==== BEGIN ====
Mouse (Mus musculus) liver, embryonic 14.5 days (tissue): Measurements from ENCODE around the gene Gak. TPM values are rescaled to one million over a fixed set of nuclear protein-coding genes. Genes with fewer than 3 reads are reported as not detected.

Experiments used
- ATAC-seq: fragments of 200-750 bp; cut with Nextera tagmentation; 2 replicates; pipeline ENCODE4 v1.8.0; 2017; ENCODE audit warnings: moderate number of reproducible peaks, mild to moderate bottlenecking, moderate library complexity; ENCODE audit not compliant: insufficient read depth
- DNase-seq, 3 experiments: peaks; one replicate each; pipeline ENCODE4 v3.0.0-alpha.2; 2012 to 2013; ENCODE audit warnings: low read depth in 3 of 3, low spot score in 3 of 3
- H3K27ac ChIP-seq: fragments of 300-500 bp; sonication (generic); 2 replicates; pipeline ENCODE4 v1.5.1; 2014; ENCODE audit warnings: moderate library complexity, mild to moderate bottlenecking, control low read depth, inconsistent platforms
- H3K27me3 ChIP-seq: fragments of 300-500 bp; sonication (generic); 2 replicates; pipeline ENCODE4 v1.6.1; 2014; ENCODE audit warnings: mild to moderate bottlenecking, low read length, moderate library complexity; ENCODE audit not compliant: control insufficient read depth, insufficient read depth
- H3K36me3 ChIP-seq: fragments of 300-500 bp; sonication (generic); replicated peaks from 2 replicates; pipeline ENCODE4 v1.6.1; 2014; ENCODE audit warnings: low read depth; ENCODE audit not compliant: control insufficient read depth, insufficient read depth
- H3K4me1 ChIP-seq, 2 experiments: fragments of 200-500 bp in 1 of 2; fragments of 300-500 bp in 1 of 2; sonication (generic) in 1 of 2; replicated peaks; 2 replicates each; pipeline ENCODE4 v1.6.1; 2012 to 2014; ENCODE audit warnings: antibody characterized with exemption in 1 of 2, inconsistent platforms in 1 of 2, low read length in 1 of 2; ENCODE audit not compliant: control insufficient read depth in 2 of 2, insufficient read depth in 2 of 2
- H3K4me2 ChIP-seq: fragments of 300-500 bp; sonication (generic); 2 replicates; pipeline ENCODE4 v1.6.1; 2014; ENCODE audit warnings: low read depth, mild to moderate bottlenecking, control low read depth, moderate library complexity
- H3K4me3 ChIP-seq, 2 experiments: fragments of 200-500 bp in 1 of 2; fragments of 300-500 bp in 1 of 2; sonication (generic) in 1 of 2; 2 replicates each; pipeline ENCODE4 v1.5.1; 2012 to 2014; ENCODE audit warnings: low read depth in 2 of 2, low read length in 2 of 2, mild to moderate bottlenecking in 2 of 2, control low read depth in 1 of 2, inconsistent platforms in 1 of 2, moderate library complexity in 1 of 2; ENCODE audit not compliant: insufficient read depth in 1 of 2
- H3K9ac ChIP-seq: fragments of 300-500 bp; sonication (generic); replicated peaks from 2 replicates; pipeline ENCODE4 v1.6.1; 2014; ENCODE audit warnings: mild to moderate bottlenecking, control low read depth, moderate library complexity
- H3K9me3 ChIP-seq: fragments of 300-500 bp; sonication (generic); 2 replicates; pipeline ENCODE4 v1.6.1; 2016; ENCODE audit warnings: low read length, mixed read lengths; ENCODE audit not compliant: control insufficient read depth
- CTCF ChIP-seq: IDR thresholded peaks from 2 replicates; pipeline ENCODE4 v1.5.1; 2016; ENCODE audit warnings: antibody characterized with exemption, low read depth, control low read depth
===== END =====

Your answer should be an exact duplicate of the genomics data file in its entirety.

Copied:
Mouse (Mus musculus) liver, embryonic 14.5 days (tissue): Measurements from ENCODE around the gene Gak. TPM values are rescaled to one million over a fixed set of nuclear protein-coding genes. Genes with fewer than 3 reads are reported as not detected.

Experiments used
- ATAC-seq: fragments of 200-750 bp; cut with Nextera tagmentation; 2 replicates; pipeline ENCODE4 v1.8.0; 2017; ENCODE audit warnings: moderate number of reproducible peaks, mild to moderate bottlenecking, moderate library complexity; ENCODE audit not compliant: insufficient read depth
- DNase-seq, 3 experiments: peaks; one replicate each; pipeline ENCODE4 v3.0.0-alpha.2; 2012 to 2013; ENCODE audit warnings: low read depth in 3 of 3, low spot score in 3 of 3
- H3K27ac ChIP-seq: fragments of 300-500 bp; sonication (generic); 2 replicates; pipeline ENCODE4 v1.5.1; 2014; ENCODE audit warnings: moderate library complexity, mild to moderate bottlenecking, control low read depth, inconsistent platforms
- H3K27me3 ChIP-seq: fragments of 300-500 bp; sonication (generic); 2 replicates; pipeline ENCODE4 v1.6.1; 2014; ENCODE audit warnings: mild to moderate bottlenecking, low read length, moderate library complexity; ENCODE audit not compliant: control insufficient read depth, insufficient read depth
- H3K36me3 ChIP-seq: fragments of 300-500 bp; sonication (generic); replicated peaks from 2 replicates; pipeline ENCODE4 v1.6.1; 2014; ENCODE audit warnings: low read depth; ENCODE audit not compliant: control insufficient read depth, insufficient read depth
- H3K4me1 ChIP-seq, 2 experiments: fragments of 200-500 bp in 1 of 2; fragments of 300-500 bp in 1 of 2; sonication (generic) in 1 of 2; replicated peaks; 2 replicates each; pipeline ENCODE4 v1.6.1; 2012 to 2014; ENCODE audit warnings: antibody characterized with exemption in 1 of 2, inconsistent platforms in 1 of 2, low read length in 1 of 2; ENCODE audit not compliant: control insufficient read depth in 2 of 2, insufficient read depth in 2 of 2
- H3K4me2 ChIP-seq: fragments of 300-500 bp; sonication (generic); 2 replicates; pipeline ENCODE4 v1.6.1; 2014; ENCODE audit warnings: low read depth, mild to moderate bottlenecking, control low read depth, moderate library complexity
- H3K4me3 ChIP-seq, 2 experiments: fragments of 200-500 bp in 1 of 2; fragments of 300-500 bp in 1 of 2; sonication (generic) in 1 of 2; 2 replicates each; pipeline ENCODE4 v1.5.1; 2012 to 2014; ENCODE audit warnings: low read depth in 2 of 2, low read length in 2 of 2, mild to moderate bottlenecking in 2 of 2, control low read depth in 1 of 2, inconsistent platforms in 1 of 2, moderate library complexity in 1 of 2; ENCODE audit not compliant: insufficient read depth in 1 of 2
- H3K9ac ChIP-seq: fragments of 300-500 bp; sonication (generic); replicated peaks from 2 replicates; pipeline ENCODE4 v1.6.1; 2014; ENCODE audit warnings: mild to moderate bottlenecking, control low read depth, moderate library complexity
- H3K9me3 ChIP-seq: fragments of 300-500 bp; sonication (generic); 2 replicates; pipeline ENCODE4 v1.6.1; 2016; ENCODE audit warnings: low read length, mixed read lengths; ENCODE audit not compliant: control insufficient read depth
- CTCF ChIP-seq: IDR thresholded peaks from 2 replicates; pipeline ENCODE4 v1.5.1; 2016; ENCODE audit warnings: antibody characterized with exemption, low read depth, control low read depth